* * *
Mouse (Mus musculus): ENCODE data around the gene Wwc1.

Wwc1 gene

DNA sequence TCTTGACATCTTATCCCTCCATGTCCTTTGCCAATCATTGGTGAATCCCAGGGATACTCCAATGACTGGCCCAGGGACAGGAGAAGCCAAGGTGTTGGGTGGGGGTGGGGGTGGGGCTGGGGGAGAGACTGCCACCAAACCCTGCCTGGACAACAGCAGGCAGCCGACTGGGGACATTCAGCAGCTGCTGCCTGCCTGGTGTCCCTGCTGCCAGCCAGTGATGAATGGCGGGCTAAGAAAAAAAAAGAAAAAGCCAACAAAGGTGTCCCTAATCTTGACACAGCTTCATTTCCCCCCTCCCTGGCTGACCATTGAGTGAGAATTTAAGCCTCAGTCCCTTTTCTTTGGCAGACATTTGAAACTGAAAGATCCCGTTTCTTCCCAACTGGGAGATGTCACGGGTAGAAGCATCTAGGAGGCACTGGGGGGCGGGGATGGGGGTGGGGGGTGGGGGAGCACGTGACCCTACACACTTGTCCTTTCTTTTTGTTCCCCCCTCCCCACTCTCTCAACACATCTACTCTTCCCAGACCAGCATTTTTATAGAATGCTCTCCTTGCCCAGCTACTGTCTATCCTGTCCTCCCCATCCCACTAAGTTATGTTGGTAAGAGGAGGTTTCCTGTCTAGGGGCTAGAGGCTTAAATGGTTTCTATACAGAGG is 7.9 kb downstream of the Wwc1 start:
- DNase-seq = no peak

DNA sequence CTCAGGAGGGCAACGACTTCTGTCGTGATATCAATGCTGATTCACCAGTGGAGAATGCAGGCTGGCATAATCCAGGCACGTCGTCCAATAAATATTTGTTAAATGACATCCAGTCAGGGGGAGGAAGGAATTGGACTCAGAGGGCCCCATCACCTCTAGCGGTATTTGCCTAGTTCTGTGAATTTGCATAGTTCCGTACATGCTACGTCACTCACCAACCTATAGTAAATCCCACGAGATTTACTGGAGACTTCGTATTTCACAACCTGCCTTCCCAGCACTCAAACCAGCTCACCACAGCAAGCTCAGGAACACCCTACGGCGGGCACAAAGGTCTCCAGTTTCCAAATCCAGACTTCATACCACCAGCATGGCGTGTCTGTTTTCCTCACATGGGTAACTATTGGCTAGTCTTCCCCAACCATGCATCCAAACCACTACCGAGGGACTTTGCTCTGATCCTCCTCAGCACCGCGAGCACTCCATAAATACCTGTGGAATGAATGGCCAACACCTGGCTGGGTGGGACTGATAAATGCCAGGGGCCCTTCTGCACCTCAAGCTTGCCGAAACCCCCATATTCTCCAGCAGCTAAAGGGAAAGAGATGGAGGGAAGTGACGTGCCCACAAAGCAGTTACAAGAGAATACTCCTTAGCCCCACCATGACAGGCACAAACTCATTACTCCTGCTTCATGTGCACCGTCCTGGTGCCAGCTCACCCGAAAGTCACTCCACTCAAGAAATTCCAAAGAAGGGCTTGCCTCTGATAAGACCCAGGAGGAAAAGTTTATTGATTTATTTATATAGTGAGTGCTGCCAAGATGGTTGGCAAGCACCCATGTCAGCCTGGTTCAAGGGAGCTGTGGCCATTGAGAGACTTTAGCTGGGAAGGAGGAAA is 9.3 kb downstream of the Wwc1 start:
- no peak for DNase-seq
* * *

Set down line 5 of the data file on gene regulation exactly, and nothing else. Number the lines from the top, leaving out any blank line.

DNA sequence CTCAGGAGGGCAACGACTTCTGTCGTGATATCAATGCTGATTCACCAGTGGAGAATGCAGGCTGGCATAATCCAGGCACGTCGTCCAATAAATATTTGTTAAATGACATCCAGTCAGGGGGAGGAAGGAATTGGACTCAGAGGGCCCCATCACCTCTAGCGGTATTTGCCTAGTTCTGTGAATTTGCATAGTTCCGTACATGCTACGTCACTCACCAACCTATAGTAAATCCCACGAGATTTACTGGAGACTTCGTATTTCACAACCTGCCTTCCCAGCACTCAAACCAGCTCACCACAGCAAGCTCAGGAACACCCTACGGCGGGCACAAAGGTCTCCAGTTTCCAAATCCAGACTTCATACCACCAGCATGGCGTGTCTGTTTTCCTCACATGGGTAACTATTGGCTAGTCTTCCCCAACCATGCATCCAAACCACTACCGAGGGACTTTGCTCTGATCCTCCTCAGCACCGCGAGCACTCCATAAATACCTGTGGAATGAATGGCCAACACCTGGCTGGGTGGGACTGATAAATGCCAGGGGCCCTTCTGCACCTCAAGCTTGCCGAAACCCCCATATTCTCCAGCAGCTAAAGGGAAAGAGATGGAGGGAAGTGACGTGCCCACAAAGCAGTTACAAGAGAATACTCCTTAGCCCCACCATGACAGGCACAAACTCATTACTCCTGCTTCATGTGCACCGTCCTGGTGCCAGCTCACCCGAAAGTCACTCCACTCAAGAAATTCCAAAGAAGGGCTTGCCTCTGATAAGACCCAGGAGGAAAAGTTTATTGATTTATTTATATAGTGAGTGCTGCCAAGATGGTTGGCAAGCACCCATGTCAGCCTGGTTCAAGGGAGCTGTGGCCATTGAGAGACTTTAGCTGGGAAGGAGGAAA is 9.3 kb downstream of the Wwc1 start: